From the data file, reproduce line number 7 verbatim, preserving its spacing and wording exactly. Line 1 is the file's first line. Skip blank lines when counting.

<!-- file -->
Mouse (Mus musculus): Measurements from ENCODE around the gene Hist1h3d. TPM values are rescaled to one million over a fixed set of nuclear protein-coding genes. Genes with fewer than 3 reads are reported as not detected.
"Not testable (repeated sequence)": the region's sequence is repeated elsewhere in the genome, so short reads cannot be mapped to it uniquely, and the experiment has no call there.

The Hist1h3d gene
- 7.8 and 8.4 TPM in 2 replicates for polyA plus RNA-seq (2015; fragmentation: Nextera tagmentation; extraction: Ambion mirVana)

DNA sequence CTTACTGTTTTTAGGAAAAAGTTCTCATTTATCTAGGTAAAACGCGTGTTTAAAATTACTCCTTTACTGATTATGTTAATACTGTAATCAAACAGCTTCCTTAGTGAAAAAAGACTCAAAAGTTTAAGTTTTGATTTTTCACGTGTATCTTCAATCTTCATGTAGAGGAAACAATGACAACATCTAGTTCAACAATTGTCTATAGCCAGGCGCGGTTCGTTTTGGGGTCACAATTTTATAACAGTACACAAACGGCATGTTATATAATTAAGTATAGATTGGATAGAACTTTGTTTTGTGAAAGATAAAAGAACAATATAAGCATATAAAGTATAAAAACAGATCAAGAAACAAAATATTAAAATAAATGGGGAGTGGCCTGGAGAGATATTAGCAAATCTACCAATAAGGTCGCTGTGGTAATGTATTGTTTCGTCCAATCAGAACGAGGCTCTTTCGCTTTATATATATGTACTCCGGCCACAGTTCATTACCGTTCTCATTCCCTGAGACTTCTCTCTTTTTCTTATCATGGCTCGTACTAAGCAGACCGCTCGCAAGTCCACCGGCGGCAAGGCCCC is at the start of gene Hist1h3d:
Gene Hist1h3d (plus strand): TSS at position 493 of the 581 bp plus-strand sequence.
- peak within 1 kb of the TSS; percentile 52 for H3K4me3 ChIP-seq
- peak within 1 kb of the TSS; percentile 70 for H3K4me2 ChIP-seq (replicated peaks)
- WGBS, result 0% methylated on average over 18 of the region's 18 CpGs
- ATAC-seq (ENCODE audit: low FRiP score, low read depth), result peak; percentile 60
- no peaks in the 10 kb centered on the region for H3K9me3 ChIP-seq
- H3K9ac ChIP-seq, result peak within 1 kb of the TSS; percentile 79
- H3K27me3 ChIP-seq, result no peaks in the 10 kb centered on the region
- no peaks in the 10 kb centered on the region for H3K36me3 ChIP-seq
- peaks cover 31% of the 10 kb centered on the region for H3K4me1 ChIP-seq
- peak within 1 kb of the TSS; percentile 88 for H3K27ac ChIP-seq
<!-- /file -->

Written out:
- peak within 1 kb of the TSS; percentile 52 for H3K4me3 ChIP-seq